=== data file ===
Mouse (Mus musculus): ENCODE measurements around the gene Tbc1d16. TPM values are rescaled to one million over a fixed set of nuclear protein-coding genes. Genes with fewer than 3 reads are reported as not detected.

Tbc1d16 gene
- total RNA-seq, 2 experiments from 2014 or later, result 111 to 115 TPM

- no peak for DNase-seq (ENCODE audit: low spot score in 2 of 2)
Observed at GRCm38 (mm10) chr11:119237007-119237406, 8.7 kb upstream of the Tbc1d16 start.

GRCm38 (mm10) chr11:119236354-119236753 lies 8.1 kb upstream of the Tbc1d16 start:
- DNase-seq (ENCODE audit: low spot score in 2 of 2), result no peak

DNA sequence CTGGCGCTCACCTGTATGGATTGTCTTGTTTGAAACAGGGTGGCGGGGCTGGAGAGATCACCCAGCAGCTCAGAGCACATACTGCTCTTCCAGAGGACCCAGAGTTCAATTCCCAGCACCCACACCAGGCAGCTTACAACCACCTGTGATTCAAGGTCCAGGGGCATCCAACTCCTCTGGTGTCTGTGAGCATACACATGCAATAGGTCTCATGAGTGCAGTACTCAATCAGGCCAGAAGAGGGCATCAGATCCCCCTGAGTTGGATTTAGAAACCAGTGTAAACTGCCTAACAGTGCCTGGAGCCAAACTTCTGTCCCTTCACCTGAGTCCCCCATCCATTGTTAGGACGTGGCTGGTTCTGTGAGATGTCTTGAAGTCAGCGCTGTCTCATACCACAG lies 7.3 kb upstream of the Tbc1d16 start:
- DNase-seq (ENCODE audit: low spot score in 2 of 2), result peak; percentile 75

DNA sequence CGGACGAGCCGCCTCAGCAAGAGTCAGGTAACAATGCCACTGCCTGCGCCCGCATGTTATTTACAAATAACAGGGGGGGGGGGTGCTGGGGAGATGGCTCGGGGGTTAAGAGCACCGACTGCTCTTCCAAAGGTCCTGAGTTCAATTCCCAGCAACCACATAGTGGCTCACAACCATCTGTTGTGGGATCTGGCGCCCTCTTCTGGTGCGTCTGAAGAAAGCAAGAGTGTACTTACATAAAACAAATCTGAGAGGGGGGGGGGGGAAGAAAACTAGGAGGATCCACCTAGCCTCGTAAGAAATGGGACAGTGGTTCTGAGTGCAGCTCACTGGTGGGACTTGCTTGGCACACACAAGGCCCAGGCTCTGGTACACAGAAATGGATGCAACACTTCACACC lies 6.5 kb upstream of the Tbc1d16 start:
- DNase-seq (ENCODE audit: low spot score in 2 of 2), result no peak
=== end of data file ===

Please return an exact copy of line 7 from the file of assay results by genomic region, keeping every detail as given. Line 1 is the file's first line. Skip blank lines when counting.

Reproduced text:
- DNase-seq (ENCODE audit: low spot score in 2 of 2), result no peak